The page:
The Coastal Packet

The longtime national journal, Progressive Review, has moved its headquarters from Washington DC to Freeport, Maine, where its editor, Sam Smith, has long ties. This is a local edition dealing with Maine news and progressive politics.


Sunday, June 28

Portland Press Herald - Three years after first winning seats on the Portland City Council, the Green Independent Party can claim some success in pushing its agenda through City Hall. Political observers say the three Greens on the council have proved to be effective consensus-builders on their core issues, such as reducing the city's energy usage and revamping land-use and transportation plans to encourage more housing downtown and less reliance on automobiles. "These are the guys who are moving and shaking," said Christopher O'Neil, the Portland Community Chamber's liaison to City Hall. "There is some question among Portlanders as to whether Portland should be moving or shaking, but the fact of the matter is ... they are the ones driving the agenda."

Maine is the state where the American Green Party began and which has the largest percentage of registered Greens in the country.

Brunswick Times Record - Maine Yankee plans to continue suing the federal government until it takes away the nuclear waste the company is storing in Wiscasset. With the Obama administration's plan to restart the lengthy search for a central dump site, Maine electric ratepayers might find themselves benefiting from hundreds of millions of dollars in judicial awards, if Maine Yankee eventually prevails in court. . . Maine Yankee was shut down in 1997 after 35 years of energy generation. Currently, the nuclear waste created during the nuclear plant's operation is stored on a 12-acre site on Bailey Point in Wiscasset.

Governor Baldacci has signed a bill that permits people to stand around liquor stores sniffing little cups, swilling the contents and then saying something like the old New Yorker cartoon, "It's a modest domestic but you will admire its pretensions." Agency liquor stores can now has 12 liquor tastings a year with each customer limited to 1.5 ounces.

Bangor Daily News - Six Peaks Island artists . . . spent the past four months designing six unique recycling barrels to be placed adjacent to already existing public trash cans around the island. "The idea behind the project is to promote recycling by using art to attract people to the receptacles," said Mary Anne Mitchell, the lead organizer of the project.

Boston Globe - Sales of organic milk have plunged and farmers who got lucrative deals from a dairy industry that was thirsty for the stuff now can't get rid of it. The volume of organic milk sold nationwide is projected to drop nearly 15 percent this year compared with 2008, according to some industry estimates. Already, one Vermont farm has closed its organic business and others are expected to follow, threatening what was one of the few bright spots in the state's struggling dairy industry. Some say the allure of organic milk - from cows that munch on expensive organic grain and aren't injected with hormones - evaporated when the financial crisis hit and the price of conventional milk sank. In some regions, organic milk is $7.50 per gallon compared with around $2.50 per gallon for nonorganic milk. Others blame the influx of organic farmers: Vermont, which supplies much of the organic milk for the Boston market, saw the number of organic dairy farmers grow to 201 from 114 in the past three years. Now, some farmers, many of whom incurred big debt to convert their farms to organic, can barely pay their bills.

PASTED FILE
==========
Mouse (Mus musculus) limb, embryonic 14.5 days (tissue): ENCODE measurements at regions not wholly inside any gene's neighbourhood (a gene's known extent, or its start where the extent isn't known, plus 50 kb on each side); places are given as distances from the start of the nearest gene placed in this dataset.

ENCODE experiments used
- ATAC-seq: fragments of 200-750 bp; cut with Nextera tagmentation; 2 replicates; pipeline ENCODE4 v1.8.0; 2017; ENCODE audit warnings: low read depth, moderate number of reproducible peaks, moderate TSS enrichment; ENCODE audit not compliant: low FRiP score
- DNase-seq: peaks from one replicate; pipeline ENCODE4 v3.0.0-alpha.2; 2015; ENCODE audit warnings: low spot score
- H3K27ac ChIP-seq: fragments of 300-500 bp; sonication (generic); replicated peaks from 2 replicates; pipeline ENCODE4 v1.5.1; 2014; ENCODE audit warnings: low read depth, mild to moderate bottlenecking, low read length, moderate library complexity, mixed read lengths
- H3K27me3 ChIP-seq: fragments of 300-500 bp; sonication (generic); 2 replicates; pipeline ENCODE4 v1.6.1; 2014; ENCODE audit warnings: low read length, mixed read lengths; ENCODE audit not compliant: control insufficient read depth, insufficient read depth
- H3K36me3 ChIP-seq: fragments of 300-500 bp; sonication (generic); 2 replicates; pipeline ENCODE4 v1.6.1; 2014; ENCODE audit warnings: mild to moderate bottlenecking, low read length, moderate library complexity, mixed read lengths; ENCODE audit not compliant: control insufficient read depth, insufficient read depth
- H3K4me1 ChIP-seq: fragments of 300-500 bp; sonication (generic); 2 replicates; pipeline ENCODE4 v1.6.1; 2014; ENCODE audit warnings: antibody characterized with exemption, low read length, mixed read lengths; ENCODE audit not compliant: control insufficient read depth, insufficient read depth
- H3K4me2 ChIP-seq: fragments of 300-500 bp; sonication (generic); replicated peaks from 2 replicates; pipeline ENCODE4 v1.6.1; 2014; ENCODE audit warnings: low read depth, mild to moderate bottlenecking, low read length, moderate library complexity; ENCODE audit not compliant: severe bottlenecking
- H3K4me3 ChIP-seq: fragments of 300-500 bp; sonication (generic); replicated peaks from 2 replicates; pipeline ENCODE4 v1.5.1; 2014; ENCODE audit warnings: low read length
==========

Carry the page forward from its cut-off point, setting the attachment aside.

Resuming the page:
Police Blotter - Todd Thomas is in Cumberland County jail after allegedly attempting to run down his wife with his Chevrolet dump truck. They both had been drinking at a friend's house and she had left to walk home after they had an argument. Thomas allegedly tried to hit her but ran off the road and into a tree instead.

Northern Mainers gathered
in Bangor this weekend to rally for universal healthcare

It's the seventeenth year that a Maine summer camp has welcomed Israeli and Palestinian teenagers to talk peace and get to know each other. Nearly 4,000 teens have attended the program. . . Seeds for Peace - After camp, Seeds of Peace continues programming throughout the school year to assure that summer gains are not lost. Maine Seeds participants conduct presentations and outreach activities across Maine and other New England states, in addition to regularly attending group meetings.

Seeds for Peace - In 2000 Seeds of Peace developed a The Portland Project to address the violence erupting in its own backyard. Since then the program has expanded to include other cities in Maine and is now called Maine Seeds. Portland and Lewiston are now among the largest refugee resettlement cities in the United States. They have witnessed a sudden surge in racial and ethnic tension. Candidates are drawn from prominent middle schools in the city and are chosen with the consent of the local school board through a series of interviews and an essay contest.


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